Food versus Stimulants

Food intake stimulates processes of bodily regeneration which are happening below the level of our conscious life, especially in the period of sleep. Stimulants enhance various nuances of our consciousness which are all necessary for the full spectrum of soul-spiritual activities performed throughout the day – at the same time causing partial destruction of the physical organism. Thus two polar streams of life are continually flowing inside us – spiritual life and organic life – which are affecting our physical body in the opposite directions. Our task is to achieve a healthy balance between the destructive and rejuvenating processes with the help of proper nutrition, wise use of stimulants and the right amount of good sleep.


One of the most important polarities in the human being is the polarity between the organic processes of growth, maintenance and regeneration of his physical body, and his inner life of consciousness, that is his activities of perception, sensation and reason.

There are two organs which manifest this polarity: liver and brain. The liver is the organ which of all human organs has the greatest power of regeneration: it can grow back to its normal size even if three quarters of its mass is destroyed. Other organs and body tissues can only be regenerated by slow ongoing replacement of old cells with new ones. We can designate these unconscious processes of renewal as human organic life.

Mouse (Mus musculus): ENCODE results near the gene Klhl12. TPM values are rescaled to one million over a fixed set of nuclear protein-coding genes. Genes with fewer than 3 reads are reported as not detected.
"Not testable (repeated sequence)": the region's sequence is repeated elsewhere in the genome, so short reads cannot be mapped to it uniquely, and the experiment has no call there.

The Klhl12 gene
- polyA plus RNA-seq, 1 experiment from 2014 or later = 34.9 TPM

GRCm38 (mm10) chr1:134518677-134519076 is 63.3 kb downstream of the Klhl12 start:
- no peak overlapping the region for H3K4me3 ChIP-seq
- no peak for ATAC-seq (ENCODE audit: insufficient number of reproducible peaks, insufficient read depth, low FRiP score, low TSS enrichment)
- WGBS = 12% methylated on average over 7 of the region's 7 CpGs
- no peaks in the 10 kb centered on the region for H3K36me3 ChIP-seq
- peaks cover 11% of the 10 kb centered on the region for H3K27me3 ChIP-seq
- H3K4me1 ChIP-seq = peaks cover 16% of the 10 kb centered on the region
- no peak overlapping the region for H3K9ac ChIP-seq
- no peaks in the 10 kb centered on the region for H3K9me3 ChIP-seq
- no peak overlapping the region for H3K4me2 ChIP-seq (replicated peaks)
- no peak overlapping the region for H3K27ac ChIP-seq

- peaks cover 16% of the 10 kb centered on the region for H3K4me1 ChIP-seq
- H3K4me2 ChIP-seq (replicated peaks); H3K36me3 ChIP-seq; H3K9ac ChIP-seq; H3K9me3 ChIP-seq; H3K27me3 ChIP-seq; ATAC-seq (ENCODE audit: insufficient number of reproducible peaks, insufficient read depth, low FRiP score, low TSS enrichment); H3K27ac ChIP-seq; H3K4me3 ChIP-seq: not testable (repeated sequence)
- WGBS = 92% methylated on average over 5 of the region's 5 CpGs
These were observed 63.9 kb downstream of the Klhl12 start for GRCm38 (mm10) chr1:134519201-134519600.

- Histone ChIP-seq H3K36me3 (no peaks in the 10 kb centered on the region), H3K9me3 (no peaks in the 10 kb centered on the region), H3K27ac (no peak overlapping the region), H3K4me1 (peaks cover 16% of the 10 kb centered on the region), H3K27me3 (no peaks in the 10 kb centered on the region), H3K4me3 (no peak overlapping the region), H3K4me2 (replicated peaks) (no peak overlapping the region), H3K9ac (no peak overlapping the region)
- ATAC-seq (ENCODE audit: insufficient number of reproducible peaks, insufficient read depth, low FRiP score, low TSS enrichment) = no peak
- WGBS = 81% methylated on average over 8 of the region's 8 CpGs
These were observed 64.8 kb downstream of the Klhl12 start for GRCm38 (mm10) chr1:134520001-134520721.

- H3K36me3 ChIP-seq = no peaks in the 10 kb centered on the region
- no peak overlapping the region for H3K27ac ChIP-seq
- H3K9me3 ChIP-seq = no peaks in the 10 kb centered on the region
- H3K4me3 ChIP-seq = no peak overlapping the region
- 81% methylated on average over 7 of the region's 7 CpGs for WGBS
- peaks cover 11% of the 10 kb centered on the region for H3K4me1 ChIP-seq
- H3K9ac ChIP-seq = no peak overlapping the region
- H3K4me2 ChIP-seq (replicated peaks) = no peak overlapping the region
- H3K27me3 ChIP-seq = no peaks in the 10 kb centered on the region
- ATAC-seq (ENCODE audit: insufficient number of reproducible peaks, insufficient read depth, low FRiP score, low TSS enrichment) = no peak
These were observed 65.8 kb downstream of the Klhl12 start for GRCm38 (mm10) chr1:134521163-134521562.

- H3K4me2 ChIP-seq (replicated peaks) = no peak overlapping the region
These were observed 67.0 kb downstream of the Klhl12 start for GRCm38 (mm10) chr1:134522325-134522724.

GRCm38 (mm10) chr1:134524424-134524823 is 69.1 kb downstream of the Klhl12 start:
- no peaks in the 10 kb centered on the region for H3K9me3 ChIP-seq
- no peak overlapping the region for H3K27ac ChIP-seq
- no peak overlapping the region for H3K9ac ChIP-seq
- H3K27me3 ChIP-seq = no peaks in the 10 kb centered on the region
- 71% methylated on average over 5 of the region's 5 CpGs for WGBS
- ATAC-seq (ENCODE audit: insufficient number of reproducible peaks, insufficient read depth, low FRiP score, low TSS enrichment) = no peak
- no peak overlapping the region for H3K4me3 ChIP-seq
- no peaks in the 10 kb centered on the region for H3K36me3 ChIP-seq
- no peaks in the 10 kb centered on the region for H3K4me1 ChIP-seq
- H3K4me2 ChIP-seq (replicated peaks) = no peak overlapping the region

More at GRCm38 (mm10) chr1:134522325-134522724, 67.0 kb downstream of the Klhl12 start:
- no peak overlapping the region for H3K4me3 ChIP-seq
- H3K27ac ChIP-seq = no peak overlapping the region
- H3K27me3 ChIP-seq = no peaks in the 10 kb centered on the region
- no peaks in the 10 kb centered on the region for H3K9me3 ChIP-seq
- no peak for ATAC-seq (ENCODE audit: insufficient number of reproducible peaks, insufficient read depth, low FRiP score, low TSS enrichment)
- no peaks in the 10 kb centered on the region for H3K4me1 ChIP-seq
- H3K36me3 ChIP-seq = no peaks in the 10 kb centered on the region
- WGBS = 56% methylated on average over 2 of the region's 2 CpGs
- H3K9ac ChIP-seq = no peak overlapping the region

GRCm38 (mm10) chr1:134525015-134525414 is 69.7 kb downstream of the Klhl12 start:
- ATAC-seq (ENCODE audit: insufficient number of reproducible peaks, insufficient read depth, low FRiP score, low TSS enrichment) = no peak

On the other side we have the brain. Here we find nerve cells which have lost the ability to regenerate. [1] The brain with its associated sense organs is the seat of mental activity and sensory perception. In spiritual science these activities are characterised as human 'spiritual life' or as conscious activities.

If we look at a newborn baby, we can see that these two organs are the most dominant. [2] The liver is the largest organ in the trunk. This is not surprising because the child's main activity is to sleep and grow. It can be also seen that the head of a baby is very large in relation to the rest of the body. This makes sense if we know that a child has very important tasks in his waking life: he needs to get to know the world around him, and he needs to learn to speak and think. For this purpose he uses his sense organs of vision, hearing, taste and smell, as well as his brain – all of them found in the head.